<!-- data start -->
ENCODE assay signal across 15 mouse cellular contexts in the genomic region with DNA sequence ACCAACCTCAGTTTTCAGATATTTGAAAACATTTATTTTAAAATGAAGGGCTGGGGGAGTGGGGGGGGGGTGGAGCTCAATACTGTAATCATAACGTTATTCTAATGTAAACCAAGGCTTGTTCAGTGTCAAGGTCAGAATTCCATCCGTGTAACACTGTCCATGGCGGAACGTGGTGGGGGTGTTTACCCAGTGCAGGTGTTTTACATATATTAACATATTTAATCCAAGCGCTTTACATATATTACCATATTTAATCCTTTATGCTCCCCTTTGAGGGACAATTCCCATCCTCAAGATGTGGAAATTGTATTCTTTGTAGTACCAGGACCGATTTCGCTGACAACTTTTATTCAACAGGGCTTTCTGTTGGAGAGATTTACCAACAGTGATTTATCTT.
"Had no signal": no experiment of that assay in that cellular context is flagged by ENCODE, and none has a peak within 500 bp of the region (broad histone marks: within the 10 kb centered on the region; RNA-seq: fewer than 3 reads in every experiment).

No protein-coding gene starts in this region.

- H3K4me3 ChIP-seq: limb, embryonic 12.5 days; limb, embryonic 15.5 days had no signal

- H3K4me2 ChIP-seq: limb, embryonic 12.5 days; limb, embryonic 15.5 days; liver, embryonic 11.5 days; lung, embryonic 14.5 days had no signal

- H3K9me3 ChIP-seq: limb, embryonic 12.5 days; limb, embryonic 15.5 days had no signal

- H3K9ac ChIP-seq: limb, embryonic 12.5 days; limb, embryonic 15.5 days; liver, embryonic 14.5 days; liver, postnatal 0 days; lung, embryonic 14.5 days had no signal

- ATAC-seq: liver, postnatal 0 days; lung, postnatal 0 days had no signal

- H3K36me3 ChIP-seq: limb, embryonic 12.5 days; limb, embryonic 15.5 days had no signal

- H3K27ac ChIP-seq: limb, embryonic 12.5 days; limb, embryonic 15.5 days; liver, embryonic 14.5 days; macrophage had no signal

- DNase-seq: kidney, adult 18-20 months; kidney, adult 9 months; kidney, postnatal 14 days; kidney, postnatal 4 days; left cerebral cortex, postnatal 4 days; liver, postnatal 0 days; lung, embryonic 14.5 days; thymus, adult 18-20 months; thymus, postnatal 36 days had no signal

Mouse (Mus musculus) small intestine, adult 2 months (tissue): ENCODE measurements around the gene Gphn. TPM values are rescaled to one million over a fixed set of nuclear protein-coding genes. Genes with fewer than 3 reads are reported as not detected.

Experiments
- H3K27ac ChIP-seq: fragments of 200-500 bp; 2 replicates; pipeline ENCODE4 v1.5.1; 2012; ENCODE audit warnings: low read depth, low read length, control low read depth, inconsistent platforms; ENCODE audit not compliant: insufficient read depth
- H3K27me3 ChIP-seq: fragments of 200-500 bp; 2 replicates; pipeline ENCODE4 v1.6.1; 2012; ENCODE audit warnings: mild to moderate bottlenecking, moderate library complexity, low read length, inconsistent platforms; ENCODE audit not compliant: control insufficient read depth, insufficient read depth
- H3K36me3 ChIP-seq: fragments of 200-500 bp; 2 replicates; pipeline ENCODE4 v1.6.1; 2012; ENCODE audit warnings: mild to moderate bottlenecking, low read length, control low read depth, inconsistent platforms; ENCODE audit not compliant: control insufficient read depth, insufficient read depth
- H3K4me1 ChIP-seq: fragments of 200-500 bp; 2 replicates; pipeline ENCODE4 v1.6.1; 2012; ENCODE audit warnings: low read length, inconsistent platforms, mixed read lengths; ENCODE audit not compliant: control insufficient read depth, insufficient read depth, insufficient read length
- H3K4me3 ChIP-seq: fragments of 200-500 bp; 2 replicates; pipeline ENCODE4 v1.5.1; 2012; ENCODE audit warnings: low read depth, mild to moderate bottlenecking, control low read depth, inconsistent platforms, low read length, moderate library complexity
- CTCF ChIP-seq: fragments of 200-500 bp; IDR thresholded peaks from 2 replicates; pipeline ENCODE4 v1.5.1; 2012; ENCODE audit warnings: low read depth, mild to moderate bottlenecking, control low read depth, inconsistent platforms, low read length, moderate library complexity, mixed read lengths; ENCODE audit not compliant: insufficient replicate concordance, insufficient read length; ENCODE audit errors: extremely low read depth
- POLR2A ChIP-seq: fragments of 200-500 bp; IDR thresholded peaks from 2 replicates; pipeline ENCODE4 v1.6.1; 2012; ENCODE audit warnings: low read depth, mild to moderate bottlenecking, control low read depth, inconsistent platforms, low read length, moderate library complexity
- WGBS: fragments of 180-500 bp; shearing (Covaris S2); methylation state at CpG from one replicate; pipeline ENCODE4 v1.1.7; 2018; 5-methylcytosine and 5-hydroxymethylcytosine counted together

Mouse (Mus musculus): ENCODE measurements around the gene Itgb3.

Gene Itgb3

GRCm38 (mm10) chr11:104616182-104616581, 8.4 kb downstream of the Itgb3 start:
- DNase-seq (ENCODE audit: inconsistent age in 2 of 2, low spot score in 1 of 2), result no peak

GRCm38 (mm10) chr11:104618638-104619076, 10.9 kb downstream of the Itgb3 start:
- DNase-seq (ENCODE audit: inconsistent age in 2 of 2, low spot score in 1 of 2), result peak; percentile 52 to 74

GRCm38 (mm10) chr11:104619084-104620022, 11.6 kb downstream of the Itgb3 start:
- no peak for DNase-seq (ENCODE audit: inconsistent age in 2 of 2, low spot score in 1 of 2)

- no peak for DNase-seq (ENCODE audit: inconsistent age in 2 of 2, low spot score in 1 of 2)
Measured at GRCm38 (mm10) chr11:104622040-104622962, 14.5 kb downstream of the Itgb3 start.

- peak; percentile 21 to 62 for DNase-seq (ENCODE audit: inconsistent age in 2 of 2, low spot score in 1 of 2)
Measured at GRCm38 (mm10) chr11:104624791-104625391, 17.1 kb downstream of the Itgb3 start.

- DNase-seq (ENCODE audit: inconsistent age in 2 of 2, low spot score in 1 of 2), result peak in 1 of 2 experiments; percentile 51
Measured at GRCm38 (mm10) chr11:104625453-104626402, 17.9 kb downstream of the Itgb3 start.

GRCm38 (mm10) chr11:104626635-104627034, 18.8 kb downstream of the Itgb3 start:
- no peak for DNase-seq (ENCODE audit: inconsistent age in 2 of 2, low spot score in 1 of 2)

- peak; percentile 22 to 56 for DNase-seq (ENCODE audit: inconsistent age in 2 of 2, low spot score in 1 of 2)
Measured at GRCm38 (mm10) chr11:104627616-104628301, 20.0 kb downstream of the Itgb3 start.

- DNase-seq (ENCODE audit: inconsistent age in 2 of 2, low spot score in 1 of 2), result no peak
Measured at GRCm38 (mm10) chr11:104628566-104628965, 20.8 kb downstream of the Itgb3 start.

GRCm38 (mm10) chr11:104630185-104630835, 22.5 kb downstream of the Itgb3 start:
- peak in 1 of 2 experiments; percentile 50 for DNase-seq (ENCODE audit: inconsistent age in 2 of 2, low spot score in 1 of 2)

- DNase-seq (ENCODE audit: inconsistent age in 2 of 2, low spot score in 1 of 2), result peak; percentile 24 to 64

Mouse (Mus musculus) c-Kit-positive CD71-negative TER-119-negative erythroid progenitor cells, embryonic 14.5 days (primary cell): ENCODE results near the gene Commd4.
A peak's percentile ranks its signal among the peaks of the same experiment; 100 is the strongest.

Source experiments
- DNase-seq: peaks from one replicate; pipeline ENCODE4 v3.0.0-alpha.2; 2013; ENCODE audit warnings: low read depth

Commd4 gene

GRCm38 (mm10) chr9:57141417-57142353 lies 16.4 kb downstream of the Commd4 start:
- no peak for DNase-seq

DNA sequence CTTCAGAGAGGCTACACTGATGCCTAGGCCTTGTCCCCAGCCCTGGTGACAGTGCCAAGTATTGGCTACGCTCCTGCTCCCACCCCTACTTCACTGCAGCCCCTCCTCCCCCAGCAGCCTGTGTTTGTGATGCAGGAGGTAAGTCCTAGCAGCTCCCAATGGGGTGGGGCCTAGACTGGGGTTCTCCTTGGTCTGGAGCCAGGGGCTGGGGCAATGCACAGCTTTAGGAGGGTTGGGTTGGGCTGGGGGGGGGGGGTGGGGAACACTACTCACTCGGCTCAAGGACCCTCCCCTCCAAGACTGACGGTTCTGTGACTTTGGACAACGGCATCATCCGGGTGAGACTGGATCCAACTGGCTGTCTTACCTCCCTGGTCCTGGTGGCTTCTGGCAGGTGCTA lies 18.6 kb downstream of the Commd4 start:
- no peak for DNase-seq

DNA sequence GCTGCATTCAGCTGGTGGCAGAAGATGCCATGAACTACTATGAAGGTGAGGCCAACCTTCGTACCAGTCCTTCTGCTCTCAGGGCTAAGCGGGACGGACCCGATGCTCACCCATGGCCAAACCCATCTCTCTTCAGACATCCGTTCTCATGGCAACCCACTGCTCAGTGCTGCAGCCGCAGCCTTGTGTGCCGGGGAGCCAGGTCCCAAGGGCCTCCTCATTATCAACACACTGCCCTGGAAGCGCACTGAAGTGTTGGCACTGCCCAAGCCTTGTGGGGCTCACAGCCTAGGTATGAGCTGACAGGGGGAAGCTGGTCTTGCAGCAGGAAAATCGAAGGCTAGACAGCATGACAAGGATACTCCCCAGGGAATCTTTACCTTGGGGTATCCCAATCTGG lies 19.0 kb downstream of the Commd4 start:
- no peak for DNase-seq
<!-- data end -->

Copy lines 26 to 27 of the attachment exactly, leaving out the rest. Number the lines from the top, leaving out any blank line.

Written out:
GRCm38 (mm10) chr11:104618638-104619076, 10.9 kb downstream of the Itgb3 start:
- DNase-seq (ENCODE audit: inconsistent age in 2 of 2, low spot score in 1 of 2), result peak; percentile 52 to 74